In Charlotte, we talk about neighborhood, districts and subdivisions the same way some cities refer to their zip codes. Real estate developers are creating new "neighborhoods" at the far edges of the city, even into the adjoining counties, complete with shopping centers with the prerequisite chain coffee shop, chain bookstore, chain restaurants and chain drugstore. The neighborhoods that ring the center city, however, have developed organically and with character, albeit quirky. These neighborhoods sport establishments that become part of their definition.
One such low-lit kind of eatery patrons immediately warm to is the 49-seat Intermezzo Pizzeria and Café at five points on the cusp of Plaza Midwood. Intermezzo, which opened in July 2007, is anything but another neighborhood corner bar, even if it is on a corner. Local designer Boris Tomic deftly exorcised former inhabitants, most recently Honest Pat's, and integrated exposed brick walls and overhead beams into a décor that is unexpectedly restful and more comfortable than expected. The bar arches away from a wall lined with booths, and an elevated dining alcove provides drama. The patio, soon to have heat lamps, offers a spectacular view of the Charlotte skyline.
Intermezzo is the result of an extensive 18-month renovation by co-owners and brothers Djordje and Branko Avramovic, natives of Valjevo, Serbia. They came to Charlotte a decade ago and worked for family friends and fellow Serbians Vlado and Sladjana Novakovic at Nova's Bakery, then located in South End. Soon thereafter, they both worked at Cosmos Café downtown.
With the opening of Intermezzo, and with Nova's Bakery and the Bosnian Market just up the street, Charlotte has given center to the Balkan community in Plaza Midwood.
At first glance, the clientele at Intermezzo suggests a watering hole, but the kitchen is serious about food and so are the patrons, once platters swing through the smoke-free dining room. Happily, Intermezzo is so much more than the pizzeria proclaimed in its name. In fact, what makes this charming eatery such an exceptional place is the combination of Serbian specialties with the dishes demanded by Charlotteans' preference for Italian mainstays. The menu was created, in part, from the brothers' grandmother's recipes -- she owned a café in Valjevo. The kitchen and these dishes come to life through the capable hands of Dobrila Avramovic, the owners' mother, whose focused Serbian comfort foods erupt with intense flavors.
Sure, you could have pasta dishes or lasagna or a grilled chicken breast sandwich. But why would you when you could have pljeskavica, which tastes so much better than it sounds. This is one of Serbia's national dishes: a gigantic wood-grilled hamburger, flavored like gyro meat, dotted with grilled onions and nestled into a just baked somun, a marvelous pitaesque type flat bread with a chewy texture. The sandwich is slathered with ajvar, a boisterous roasted red peppers, eggplant and chile mixture. Ajvar also makes a clever foil to the cevapi: small, wood-grilled minced beef and lamb sausages pressed into another house-made flat bread. Among the salads, the simplest is the best: a heap of cubed cucumbers, refreshingly ripe tomatoes, bell peppers and onions scattered with grated feta cheese in a tangy vinaigrette. But the table fell into a silent harmony with the kitchen's strongest note, the lusty burek, similar to a Turkish Börek, a crusty coil of minced beef stuffed phyllo. This house-made phyllo is more pliable than the crispy Greek phyllo associated with baklava and found in the freezer section of local grocery stores.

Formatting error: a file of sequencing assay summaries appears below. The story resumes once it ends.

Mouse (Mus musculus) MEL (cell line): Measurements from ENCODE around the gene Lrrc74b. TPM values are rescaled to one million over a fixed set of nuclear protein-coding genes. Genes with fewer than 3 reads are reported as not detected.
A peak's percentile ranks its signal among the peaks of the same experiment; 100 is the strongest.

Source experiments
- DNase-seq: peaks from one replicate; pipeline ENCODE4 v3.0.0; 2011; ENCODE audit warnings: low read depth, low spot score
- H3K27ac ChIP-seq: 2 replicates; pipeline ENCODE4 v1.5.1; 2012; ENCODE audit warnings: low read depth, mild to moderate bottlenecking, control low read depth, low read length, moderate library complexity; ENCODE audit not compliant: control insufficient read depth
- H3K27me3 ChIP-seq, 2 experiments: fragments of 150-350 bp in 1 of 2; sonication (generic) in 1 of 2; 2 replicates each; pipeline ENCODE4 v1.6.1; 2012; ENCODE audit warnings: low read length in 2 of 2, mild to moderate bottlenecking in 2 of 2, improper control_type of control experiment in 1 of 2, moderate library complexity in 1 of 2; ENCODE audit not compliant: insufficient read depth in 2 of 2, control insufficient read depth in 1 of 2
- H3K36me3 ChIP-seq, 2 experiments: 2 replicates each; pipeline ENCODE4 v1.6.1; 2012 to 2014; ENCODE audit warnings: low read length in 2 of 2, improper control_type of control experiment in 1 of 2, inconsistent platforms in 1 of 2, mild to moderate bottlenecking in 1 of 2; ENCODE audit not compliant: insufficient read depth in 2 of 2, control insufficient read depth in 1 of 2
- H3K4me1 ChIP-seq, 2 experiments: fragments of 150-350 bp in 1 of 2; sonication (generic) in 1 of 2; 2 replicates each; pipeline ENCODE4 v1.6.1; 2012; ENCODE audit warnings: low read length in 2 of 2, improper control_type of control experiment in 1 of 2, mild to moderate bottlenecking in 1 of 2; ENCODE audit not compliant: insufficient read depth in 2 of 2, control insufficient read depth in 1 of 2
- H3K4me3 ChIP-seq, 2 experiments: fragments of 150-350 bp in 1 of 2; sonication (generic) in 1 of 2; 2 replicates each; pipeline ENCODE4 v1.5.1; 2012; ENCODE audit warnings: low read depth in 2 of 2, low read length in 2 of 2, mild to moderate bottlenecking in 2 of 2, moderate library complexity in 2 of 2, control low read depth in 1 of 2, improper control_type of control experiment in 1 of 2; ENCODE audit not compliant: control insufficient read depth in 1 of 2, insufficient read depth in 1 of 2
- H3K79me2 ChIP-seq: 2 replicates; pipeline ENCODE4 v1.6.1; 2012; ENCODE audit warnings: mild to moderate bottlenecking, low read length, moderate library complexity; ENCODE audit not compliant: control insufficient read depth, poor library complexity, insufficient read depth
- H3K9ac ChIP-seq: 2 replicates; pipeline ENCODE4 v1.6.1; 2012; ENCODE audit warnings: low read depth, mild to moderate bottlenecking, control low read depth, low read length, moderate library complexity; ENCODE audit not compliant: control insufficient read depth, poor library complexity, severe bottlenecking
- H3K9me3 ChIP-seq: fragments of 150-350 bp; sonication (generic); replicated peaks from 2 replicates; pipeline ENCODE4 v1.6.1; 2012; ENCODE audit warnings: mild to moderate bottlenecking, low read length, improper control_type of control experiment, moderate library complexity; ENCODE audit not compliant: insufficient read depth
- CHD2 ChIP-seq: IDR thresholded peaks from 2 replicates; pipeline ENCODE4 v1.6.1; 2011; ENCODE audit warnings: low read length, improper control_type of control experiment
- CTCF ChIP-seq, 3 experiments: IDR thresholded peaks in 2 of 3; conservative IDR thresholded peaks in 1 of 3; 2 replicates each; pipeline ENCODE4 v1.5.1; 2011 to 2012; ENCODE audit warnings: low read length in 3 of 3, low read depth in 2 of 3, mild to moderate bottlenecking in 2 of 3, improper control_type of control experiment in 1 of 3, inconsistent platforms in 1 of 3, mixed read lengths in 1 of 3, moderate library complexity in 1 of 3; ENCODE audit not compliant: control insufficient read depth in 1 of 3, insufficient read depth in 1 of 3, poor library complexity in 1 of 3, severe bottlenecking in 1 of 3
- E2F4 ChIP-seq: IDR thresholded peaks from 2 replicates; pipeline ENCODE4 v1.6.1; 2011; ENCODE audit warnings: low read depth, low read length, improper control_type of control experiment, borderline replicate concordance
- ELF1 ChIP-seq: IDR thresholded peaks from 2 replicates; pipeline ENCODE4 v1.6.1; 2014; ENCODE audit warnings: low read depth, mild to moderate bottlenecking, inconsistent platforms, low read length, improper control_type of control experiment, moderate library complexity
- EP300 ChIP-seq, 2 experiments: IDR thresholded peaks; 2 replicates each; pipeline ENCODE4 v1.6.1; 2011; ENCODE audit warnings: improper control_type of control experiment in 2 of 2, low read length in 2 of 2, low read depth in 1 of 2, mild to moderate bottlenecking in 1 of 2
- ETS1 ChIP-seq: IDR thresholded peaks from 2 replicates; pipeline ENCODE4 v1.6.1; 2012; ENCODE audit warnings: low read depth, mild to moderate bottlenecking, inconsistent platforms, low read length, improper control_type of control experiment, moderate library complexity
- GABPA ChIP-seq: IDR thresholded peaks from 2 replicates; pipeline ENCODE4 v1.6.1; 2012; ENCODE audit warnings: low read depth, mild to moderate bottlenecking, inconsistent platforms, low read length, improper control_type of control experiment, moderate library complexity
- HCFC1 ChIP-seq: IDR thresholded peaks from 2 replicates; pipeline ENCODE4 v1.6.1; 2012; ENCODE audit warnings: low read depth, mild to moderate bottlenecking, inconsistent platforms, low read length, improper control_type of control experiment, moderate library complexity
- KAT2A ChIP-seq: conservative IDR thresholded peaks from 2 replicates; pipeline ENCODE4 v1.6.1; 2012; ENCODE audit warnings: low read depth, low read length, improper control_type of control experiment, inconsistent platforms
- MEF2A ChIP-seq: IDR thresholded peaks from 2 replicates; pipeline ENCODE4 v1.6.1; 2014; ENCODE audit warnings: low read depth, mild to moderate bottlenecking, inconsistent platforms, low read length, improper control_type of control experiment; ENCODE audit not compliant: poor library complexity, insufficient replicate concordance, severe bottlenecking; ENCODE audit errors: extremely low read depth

If the notion of Balkan treats send you scurrying for pizza, there are the predictable pizzas, available in 10 and 16 inches, on the menu. You will find a four cheese and Margherita, even a breakfast pizza with bacon, ham, eggs, mushrooms and house-made mozzarella. These pizzas, though, taste anything but predictable. Each has a wondrously tender, supple crust with top-notch ingredients, such as the Spinach Supreme, which walks the traditional line in elegant simplicity and balance.
The wine list at Intermezzo is short and affordable, some offered by the glass, while the beer list includes Nikšicko, a Serbian beer and the Croatian beer Karlovacko. Unfortunately none of the renowned Serbian brandies made the list. Djordje Avramovic said that North Carolina ABC has not approved the small artisanal brandies -- those made in small batches and aged in wooden barrels. Instead, the Serbian brandies available are the less appealing commercial brands.
Most sandwiches, which are huge, are about $8 while entrees range from $7.95 for the chicken kebob to $12.95 for grilled shrimp pasta, and pizzas from $10.50 to $19.50.
The menu is served all day; however, lunch attracts a distinctly different clientele: uniformed national guardsmen, business lunchers, neighborhood workers. The pace of the meal may be slow, which might be somewhat annoying at lunch when an hour really is an hour. Then again, the bread is being baked to order and quality takes time. And that's the beauty of Intermezzo, a perfect fit for the neighborhood.
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